Remember on South Park when Butters, as Professor Chaos was tormented by his inability to escape General Disarray's continued chant, "Simpsons did it!" Well the tables have turned with The Simpsons falling behind the Comedy Central animated show in "How I Wet Your Mother."
The Simpsons lacks the ability to respond to current cultural phenomena in a timely fashion, so it's not surprising that we've already been treated to a number of Inception parodies since the movie opened. South Park tackled the movie nearly a year and a half ago with "Insheeption."
So who did it better?
I have to say that while the South Park episode had some pretty hilarious scenes, I enjoyed the way The Simpsons attempted to recreate the atmosphere of the film. The snowy setting of Homer's original dream, the landscape of Homer's subconscious mind, and the gravity-defying slow battle between Professor Frink and Chief Wiggum all helped create a more precise satire of the film.
I don't usually like Homer-centric episodes. There's only so much idiocy you can watch before it becomes annoying. Yet, I found the exploration of the character's subconscious mind pretty funny, especially getting a look at Homer's deepest desires and innermost thoughts. Everything in his fantasy land was exactly what you would expect - lots of beer and food. His rollercoaster ride even treated us to the many different faces of Homer.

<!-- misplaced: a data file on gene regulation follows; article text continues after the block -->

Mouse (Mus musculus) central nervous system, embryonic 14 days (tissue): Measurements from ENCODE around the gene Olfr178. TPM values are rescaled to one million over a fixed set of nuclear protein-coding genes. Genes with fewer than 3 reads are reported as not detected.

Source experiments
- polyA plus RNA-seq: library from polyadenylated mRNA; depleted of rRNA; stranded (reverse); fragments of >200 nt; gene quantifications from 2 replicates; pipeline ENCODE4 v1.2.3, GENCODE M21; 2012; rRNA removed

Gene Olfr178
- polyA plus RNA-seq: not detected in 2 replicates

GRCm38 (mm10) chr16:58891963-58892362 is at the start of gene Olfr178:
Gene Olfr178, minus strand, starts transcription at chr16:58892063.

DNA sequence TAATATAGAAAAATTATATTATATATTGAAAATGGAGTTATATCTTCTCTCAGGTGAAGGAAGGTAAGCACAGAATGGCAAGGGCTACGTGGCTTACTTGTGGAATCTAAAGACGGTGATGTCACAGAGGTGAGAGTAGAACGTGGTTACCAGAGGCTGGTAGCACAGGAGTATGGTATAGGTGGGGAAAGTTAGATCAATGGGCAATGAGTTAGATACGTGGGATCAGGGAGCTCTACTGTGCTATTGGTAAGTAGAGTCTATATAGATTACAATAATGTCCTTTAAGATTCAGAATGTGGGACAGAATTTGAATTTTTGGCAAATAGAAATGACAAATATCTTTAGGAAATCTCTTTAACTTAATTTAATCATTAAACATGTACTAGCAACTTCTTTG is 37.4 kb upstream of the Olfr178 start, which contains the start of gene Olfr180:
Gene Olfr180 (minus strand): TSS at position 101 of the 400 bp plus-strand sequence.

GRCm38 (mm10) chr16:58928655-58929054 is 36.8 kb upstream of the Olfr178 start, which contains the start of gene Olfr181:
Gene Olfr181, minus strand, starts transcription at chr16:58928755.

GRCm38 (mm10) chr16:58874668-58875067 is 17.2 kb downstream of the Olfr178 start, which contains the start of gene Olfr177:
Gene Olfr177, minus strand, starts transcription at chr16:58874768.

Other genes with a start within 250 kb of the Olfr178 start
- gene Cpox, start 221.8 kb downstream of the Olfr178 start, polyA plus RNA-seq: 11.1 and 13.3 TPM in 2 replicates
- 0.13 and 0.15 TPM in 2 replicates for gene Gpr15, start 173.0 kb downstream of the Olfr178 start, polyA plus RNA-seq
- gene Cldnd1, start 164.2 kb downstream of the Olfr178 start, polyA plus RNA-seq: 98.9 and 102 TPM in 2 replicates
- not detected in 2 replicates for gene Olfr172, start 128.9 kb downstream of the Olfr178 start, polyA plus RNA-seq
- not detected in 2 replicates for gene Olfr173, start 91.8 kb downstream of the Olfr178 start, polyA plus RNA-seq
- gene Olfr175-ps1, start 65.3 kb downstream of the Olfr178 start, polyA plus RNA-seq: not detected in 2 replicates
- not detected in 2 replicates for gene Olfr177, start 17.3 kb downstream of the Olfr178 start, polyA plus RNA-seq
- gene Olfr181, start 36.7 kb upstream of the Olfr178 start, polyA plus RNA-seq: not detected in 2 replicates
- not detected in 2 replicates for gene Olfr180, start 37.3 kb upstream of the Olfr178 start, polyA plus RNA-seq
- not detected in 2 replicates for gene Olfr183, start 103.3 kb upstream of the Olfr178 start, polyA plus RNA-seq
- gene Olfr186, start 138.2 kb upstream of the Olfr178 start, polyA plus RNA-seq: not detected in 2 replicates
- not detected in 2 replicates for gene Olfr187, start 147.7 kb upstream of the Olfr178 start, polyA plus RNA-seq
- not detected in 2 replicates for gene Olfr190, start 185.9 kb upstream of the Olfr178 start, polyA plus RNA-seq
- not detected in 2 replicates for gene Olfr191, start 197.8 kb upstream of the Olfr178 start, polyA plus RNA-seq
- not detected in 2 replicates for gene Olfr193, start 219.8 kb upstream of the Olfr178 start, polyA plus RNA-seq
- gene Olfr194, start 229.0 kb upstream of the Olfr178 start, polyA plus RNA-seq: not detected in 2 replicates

Plus, we got to look into four different dream levels. Lisa's dream, predictably enough, involved a Shakespearean stage; however, we did not get to stay there long before Bart pulled the plug (or rather plugged them in again). For some reason, Marge's subconscious transplanted them into an earlier version of themselves at a Family Psychiatrist. The animation transformed into the classic drawings of the first season and the character's voices took on their initial intonations. While Dr. Marvin Monroe wasn't there to make everyone shock themselves silly, it was a neat little throwback to earlier Simpsons' episodes.
However, I have to say that this Inception parody was definitely not as clever as South Park's. Homer's problems revolve around his guilt over his mother's abandonment and an unsuccessful fishing trip when he was a boy. It make sense that Homer's issues would be related to his mother, but haven't there been enough episodes revolving around his mommy issues? With such a rich concept, dreams and the subconscious, you would (and should) expect a little more creativity.
But that doesn't mean there weren't some amusing lines, especially regarding the oft-confused definition of karma.
And, that was a funny ending with the spinning top!